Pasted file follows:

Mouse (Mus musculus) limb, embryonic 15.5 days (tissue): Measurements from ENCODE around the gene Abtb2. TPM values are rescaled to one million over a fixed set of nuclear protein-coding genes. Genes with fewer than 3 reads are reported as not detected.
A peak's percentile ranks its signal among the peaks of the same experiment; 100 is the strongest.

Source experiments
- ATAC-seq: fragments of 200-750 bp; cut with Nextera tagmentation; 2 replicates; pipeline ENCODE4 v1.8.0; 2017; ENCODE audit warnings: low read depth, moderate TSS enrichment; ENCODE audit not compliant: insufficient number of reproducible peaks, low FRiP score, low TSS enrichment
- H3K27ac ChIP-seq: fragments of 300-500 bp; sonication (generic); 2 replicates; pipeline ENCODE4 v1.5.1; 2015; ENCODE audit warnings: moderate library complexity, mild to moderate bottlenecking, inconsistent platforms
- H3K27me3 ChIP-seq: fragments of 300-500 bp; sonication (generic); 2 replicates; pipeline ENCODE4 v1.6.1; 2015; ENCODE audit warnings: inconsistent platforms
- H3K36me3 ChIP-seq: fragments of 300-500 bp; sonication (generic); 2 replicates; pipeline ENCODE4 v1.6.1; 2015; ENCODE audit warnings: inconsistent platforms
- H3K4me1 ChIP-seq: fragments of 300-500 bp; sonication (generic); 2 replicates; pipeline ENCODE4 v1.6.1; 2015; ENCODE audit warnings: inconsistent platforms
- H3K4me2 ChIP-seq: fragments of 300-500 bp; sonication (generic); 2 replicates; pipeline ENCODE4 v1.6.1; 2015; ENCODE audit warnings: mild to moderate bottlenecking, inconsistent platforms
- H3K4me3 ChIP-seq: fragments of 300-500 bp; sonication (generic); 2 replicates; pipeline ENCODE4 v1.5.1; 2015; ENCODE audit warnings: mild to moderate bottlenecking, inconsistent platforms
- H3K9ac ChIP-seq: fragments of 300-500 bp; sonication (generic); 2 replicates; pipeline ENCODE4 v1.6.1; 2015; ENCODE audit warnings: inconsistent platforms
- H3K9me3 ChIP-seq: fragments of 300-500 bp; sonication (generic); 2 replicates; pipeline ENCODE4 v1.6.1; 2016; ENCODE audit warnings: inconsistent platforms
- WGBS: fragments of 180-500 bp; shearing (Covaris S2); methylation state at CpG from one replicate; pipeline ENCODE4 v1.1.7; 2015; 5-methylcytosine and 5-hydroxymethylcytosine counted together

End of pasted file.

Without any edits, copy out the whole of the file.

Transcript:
Mouse (Mus musculus) limb, embryonic 15.5 days (tissue): Measurements from ENCODE around the gene Abtb2. TPM values are rescaled to one million over a fixed set of nuclear protein-coding genes. Genes with fewer than 3 reads are reported as not detected.
A peak's percentile ranks its signal among the peaks of the same experiment; 100 is the strongest.

Source experiments
- ATAC-seq: fragments of 200-750 bp; cut with Nextera tagmentation; 2 replicates; pipeline ENCODE4 v1.8.0; 2017; ENCODE audit warnings: low read depth, moderate TSS enrichment; ENCODE audit not compliant: insufficient number of reproducible peaks, low FRiP score, low TSS enrichment
- H3K27ac ChIP-seq: fragments of 300-500 bp; sonication (generic); 2 replicates; pipeline ENCODE4 v1.5.1; 2015; ENCODE audit warnings: moderate library complexity, mild to moderate bottlenecking, inconsistent platforms
- H3K27me3 ChIP-seq: fragments of 300-500 bp; sonication (generic); 2 replicates; pipeline ENCODE4 v1.6.1; 2015; ENCODE audit warnings: inconsistent platforms
- H3K36me3 ChIP-seq: fragments of 300-500 bp; sonication (generic); 2 replicates; pipeline ENCODE4 v1.6.1; 2015; ENCODE audit warnings: inconsistent platforms
- H3K4me1 ChIP-seq: fragments of 300-500 bp; sonication (generic); 2 replicates; pipeline ENCODE4 v1.6.1; 2015; ENCODE audit warnings: inconsistent platforms
- H3K4me2 ChIP-seq: fragments of 300-500 bp; sonication (generic); 2 replicates; pipeline ENCODE4 v1.6.1; 2015; ENCODE audit warnings: mild to moderate bottlenecking, inconsistent platforms
- H3K4me3 ChIP-seq: fragments of 300-500 bp; sonication (generic); 2 replicates; pipeline ENCODE4 v1.5.1; 2015; ENCODE audit warnings: mild to moderate bottlenecking, inconsistent platforms
- H3K9ac ChIP-seq: fragments of 300-500 bp; sonication (generic); 2 replicates; pipeline ENCODE4 v1.6.1; 2015; ENCODE audit warnings: inconsistent platforms
- H3K9me3 ChIP-seq: fragments of 300-500 bp; sonication (generic); 2 replicates; pipeline ENCODE4 v1.6.1; 2016; ENCODE audit warnings: inconsistent platforms
- WGBS: fragments of 180-500 bp; shearing (Covaris S2); methylation state at CpG from one replicate; pipeline ENCODE4 v1.1.7; 2015; 5-methylcytosine and 5-hydroxymethylcytosine counted together